An interview with Abby Rinne from the U.S. Sustainability Alliance by Agricultura journalist and Editorial Agrícola publishing director Jesús López Colmenarejo.

On a recent trip to Louisiana, Agricultura had the opportunity to talk with Abby Rinne about the past, present and future of agricultural production in the United States. The result is an insight into America’s history of conservation and why the need for trusted innovation in agriculture is greater than ever.

How has sustainability in the U.S. agricultural sector evolved over the past few decades?

ABBY RINNE (AR): Sustainability has been a focus for the U.S. agricultural sector for nearly 100 years, long before it was called sustainability. The “Dust Bowl” of the 1930s, when more than 40 million hectares of farmland were devastated by drought, soil erosion and poor farming practices, was a pivotal moment in understanding the impact agriculture can have on the environment.

This “Dust Bowl” led to the creation of the Natural Resources Conservation Service and a long history of American farmers and ranchers focusing on protecting their most valuable asset: their land.

In the last few decades progress has been very rapid. The agricultural sector’s commitment to sustainability has remained unchanged, but farmers have been increasingly implementing new technologies and techniques in their operations to increase production.

U.S. agricultural production is often associated with “quality”, “quantity” or “high level trade”, but in Europe, it is not generally considered to be “sustainable”.  What data and figures can you provide to show that Europeans are wrong?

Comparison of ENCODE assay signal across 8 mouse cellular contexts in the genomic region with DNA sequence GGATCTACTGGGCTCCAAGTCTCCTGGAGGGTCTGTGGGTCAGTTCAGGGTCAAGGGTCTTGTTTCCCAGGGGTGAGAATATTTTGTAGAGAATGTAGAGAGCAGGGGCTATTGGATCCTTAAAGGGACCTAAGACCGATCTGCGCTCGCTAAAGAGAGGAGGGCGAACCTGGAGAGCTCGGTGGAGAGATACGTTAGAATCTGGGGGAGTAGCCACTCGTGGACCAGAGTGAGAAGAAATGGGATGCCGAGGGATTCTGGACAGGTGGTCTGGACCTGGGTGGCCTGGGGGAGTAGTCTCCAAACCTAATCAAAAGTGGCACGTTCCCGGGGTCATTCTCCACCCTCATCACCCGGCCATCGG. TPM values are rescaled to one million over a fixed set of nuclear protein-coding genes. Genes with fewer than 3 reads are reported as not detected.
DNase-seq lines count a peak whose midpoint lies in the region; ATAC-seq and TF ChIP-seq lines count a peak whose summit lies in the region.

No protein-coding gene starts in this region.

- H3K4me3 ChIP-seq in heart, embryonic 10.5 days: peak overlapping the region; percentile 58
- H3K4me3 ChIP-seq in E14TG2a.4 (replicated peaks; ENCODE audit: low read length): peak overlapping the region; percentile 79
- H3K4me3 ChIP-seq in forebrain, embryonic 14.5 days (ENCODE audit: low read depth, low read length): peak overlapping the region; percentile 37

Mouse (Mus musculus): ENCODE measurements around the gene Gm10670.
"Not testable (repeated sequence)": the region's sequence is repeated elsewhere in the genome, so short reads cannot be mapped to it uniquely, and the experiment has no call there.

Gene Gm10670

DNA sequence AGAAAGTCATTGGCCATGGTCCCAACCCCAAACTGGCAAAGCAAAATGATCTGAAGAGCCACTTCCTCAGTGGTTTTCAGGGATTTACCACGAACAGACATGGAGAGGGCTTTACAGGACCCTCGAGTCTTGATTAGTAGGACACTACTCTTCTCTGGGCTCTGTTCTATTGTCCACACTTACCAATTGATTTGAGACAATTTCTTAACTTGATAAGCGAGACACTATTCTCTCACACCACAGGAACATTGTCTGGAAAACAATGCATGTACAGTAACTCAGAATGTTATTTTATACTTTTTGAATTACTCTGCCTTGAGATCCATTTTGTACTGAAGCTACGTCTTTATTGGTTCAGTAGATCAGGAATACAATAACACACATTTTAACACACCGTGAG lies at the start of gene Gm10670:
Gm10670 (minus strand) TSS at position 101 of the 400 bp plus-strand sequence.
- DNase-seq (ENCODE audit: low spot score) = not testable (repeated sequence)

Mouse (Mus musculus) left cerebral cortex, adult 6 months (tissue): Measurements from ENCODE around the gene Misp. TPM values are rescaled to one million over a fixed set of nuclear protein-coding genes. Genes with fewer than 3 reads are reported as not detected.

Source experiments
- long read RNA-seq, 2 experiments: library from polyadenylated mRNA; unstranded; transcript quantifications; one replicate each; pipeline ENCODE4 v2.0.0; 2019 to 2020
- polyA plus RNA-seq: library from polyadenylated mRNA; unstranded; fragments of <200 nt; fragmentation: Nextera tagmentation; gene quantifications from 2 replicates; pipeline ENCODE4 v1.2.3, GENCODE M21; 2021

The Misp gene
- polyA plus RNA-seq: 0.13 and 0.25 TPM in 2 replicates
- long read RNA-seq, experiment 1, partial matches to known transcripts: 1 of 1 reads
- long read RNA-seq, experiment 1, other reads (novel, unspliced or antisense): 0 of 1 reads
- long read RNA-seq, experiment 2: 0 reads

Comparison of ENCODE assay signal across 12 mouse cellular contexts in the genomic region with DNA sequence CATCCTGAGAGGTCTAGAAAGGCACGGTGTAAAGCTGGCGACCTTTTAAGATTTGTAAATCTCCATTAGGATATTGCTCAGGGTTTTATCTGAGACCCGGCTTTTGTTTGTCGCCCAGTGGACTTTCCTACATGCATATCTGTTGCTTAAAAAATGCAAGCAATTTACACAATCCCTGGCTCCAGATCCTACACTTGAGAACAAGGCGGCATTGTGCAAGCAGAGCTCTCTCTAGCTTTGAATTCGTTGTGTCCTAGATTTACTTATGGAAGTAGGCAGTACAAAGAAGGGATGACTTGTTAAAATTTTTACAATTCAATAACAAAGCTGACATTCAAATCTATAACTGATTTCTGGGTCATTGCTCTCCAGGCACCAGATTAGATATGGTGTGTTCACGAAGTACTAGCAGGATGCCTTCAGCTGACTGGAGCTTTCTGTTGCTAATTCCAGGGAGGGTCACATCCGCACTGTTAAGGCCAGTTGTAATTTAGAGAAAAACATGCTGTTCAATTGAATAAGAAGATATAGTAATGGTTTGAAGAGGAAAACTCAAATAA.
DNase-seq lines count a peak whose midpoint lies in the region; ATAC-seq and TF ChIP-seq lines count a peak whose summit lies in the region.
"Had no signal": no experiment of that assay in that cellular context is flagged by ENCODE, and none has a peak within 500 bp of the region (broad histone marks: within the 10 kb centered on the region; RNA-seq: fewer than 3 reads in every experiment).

AR: A little-known statistic (and one that surprised journalists on our Louisiana media tour), is that 98% of U.S. farms are family owned and operated, and are responsible for more than 80% of production.

Conservation and sustainability are nothing new to America’s farmers, fishermen and foresters. For them, sustainability is a way of life. They care about the land, forests and seas and are committed to leaving them in better shape for the next generation. This is a far cry from how many Europeans perceive U.S. farms and ranches.

In terms of the facts and figures, you only need to look at the USSA website to appreciate the commitment and accomplishments of our members, who represent American agricultural production. You’ll see ambitious goals and a history of continuous improvement and hard work to conserve natural resources while improving efficiency. These are just some of the highlights:

In terms of carbon, our focus is on year-on-year reductions and establishing international standards. It may surprise many Europeans that:

  • The U.S. dairy industry has the lowest carbon emissions per liter of milk in the world. In the decade from 2005, it reduced emissions intensity by 2.2% per year while increasing milk production by 2.1%
  • From 1961 to 2018, the U.S. beef industry reduced emissions by more than 40% per pound of beef. Indeed, the U.S. has had the lowest beef GHG emissions intensity in the world since 1996
  • Between 1980 and 2020, U.S. soybean production improved energy use efficiency by 46% per bushel

As the foundation of U.S. food production, quite literally, our farmers care deeply about the soil and keeping it healthy. Many of our members have made improvements or set ambitious targets to reduce soil loss. For example:

  • The U.S. corn industry has adopted advanced farming practices, including no-till and reduced-till cultivation, leading to a 40% reduction in soil loss between 1980 and 2020
  • The U.S. cotton industry’s adoption of agricultural practices, including crop rotation and wind barriers, led to a 78% reduction in soil loss in 2021 compared to 2015

And let’s not forget water, which poses one of the biggest challenges for agriculture in terms of water supply, retention and runoff management.